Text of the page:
When you were with Thad and Mel, did Thad tailor his arrangements to suit your voice?
I sang “Get Out of My Life” with them, but I didn’t sing it like that. That was funky. Thad was funky.
As a musician or as a person?
Both. He was such a character. He and Elvin were alike. Their personalities were larger than life with those big laughs. When they walked into a space, they just took the space. They became the center, the light, the focus. Thad was very charismatic: a big man, barrel chested, he would hug you. Hank was always cool and dapper and restrained.
I miss Joe Williams. He had the blues and the jazz and an amazing instrument. He always sang with such ease. He would stand there, totally debonair and soulful.
4. Victor Wooten
“Get It Right” (from Words and Tones, Vix). Wooten, basses, backing vocals; Meshell Ndegeocello, lead vocal, electric bass; Saundra Williams, backing vocals; Divinity Roxx, rap; Joseph Wooten, keyboards, backing vocals; Derico Watson, drums. Released in 2012.
BEFORE: Like the bass. Oh, I like the mix, all the layers. I like how she’s got the bass out front but not too out front. I love the song; I love Meshell’s playing; I love the lyric. But I love how the bass is right in the center, with all these layers around it. And everything is so clear. Mixing is so important to me, so that was very cool. I’ve never listened to Meshell. I played with her: We were part of an evening at the Barbican in London called Billie and Me, with Amy Winehouse before she blew up, and Neneh Cherry and Fontella Bass.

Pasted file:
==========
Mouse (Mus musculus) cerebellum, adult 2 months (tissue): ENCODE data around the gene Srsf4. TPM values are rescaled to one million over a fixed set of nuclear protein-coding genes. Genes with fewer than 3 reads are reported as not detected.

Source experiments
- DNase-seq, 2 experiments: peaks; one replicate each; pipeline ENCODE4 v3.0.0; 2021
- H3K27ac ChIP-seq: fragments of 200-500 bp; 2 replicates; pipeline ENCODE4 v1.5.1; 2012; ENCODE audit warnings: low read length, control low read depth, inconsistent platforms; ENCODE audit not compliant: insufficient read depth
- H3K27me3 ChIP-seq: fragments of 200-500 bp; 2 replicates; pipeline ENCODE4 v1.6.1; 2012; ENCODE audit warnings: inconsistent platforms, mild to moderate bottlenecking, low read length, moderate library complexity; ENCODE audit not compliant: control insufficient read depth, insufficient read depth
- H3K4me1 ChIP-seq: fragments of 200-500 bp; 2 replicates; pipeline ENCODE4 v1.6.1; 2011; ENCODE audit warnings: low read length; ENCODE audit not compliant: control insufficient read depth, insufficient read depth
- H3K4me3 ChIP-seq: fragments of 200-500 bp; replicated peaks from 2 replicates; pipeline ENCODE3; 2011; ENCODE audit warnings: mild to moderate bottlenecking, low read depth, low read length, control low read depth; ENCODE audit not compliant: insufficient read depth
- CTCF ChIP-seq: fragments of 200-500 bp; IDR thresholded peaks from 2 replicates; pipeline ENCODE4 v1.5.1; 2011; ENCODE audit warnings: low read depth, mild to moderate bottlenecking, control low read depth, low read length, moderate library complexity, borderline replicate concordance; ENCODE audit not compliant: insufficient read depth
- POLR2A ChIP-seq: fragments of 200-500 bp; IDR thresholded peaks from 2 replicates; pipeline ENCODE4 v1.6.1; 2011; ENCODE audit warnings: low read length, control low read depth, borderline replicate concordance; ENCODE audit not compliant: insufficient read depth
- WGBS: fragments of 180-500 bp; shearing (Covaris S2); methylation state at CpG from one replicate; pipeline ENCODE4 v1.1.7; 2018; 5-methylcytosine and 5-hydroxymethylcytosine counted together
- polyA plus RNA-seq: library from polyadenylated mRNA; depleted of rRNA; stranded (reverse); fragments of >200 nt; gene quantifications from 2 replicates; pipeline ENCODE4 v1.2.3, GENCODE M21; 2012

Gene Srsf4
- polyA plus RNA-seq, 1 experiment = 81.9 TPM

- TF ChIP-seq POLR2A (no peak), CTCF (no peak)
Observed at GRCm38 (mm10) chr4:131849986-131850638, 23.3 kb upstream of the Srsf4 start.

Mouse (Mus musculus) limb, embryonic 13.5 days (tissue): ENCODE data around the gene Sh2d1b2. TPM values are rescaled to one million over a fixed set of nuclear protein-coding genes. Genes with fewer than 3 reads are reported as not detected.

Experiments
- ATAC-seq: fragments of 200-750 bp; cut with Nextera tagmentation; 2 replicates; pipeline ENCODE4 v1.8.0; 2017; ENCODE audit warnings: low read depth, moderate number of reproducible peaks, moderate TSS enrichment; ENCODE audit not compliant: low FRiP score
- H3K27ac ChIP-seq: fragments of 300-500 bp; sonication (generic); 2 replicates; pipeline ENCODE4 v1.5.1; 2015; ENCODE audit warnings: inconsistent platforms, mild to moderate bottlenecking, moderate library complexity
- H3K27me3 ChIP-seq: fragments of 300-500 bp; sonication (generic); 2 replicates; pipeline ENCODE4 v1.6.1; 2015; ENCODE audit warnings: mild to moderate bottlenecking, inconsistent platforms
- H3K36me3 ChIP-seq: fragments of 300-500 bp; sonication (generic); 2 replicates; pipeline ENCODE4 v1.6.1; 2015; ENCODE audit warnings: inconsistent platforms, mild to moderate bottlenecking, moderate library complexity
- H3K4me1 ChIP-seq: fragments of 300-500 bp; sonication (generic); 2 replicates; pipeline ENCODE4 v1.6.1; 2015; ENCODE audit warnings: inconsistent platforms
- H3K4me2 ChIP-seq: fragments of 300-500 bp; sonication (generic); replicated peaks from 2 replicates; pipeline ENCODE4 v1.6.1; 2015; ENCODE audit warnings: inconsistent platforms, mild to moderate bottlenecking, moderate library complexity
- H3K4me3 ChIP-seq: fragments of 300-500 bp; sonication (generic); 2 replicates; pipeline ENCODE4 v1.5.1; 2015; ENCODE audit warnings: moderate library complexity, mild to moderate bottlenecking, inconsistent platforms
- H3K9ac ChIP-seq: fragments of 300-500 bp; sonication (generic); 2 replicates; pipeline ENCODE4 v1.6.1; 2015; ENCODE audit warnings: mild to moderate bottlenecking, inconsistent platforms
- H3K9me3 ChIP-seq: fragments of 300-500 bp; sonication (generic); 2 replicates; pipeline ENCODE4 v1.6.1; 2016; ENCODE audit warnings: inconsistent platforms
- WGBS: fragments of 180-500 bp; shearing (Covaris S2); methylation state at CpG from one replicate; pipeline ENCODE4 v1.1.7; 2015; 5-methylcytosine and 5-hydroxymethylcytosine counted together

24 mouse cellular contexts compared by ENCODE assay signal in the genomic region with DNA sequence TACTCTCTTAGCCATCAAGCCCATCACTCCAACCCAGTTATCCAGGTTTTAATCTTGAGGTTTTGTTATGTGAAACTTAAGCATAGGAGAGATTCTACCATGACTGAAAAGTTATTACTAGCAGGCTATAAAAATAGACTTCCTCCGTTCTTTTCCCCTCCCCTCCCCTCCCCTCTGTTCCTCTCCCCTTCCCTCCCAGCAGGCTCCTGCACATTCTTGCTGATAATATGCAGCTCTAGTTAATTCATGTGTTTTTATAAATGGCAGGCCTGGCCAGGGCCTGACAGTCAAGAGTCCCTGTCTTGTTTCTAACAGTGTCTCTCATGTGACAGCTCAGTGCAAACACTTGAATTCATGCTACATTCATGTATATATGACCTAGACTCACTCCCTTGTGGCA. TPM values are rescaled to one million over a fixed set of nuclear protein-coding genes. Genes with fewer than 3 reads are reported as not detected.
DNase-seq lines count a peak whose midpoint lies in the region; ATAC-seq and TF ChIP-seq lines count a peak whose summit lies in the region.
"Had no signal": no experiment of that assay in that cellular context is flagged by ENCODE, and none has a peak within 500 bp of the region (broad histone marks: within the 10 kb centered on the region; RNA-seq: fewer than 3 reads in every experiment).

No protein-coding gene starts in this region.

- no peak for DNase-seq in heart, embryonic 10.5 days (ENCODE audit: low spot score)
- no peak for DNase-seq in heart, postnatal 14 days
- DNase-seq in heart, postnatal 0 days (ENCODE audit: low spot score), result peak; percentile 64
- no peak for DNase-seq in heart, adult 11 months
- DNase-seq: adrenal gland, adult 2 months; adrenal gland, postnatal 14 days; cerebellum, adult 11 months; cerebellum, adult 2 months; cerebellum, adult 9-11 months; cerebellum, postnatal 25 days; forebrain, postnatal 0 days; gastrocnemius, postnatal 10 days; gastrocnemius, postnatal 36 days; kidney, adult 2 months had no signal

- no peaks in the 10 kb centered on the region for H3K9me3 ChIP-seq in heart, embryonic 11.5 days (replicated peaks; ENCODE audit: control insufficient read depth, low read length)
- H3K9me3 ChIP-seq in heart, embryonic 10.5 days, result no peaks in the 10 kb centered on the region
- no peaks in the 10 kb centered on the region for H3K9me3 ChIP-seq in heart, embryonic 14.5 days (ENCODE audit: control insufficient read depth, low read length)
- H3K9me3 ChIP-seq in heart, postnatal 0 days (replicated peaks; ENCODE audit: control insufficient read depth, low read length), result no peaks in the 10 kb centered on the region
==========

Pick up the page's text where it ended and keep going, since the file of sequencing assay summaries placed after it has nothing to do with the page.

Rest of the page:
AFTER: So this is Victor Wooten’s record? Is this new? I don’t know him at all, just the name. Can I hear this again? The drummer is great. I like that music has morphed into something jazzy, funky, so you don’t always know what it is. But this is Meshell singing, right? [starts singing along on the chorus] It’s just cool. I like this a lot. It’s very today, with a subtle jazzy thing under it. But you’d have to be from jazz to hear that.
Like I say, I don’t really know Meshell. I worked with her once and she had some ego issues and we had to talk, then she was OK. Victor—who has he played with? I’ve got to check him out. As a jazz musician, if I wanted to open up, I’d go that way. I really like that. A lot of substance there. I’m a new fan. You’re taking me to school today.
5. Sarah Vaughan
“If You Could See Me Now” (from The Chronological Classics: Sarah Vaughan 1944-46, Chronological Classics). Vaughan, vocal; Tadd Dameron Orchestra with Freddy Webster, trumpet solo. Recorded in 1946.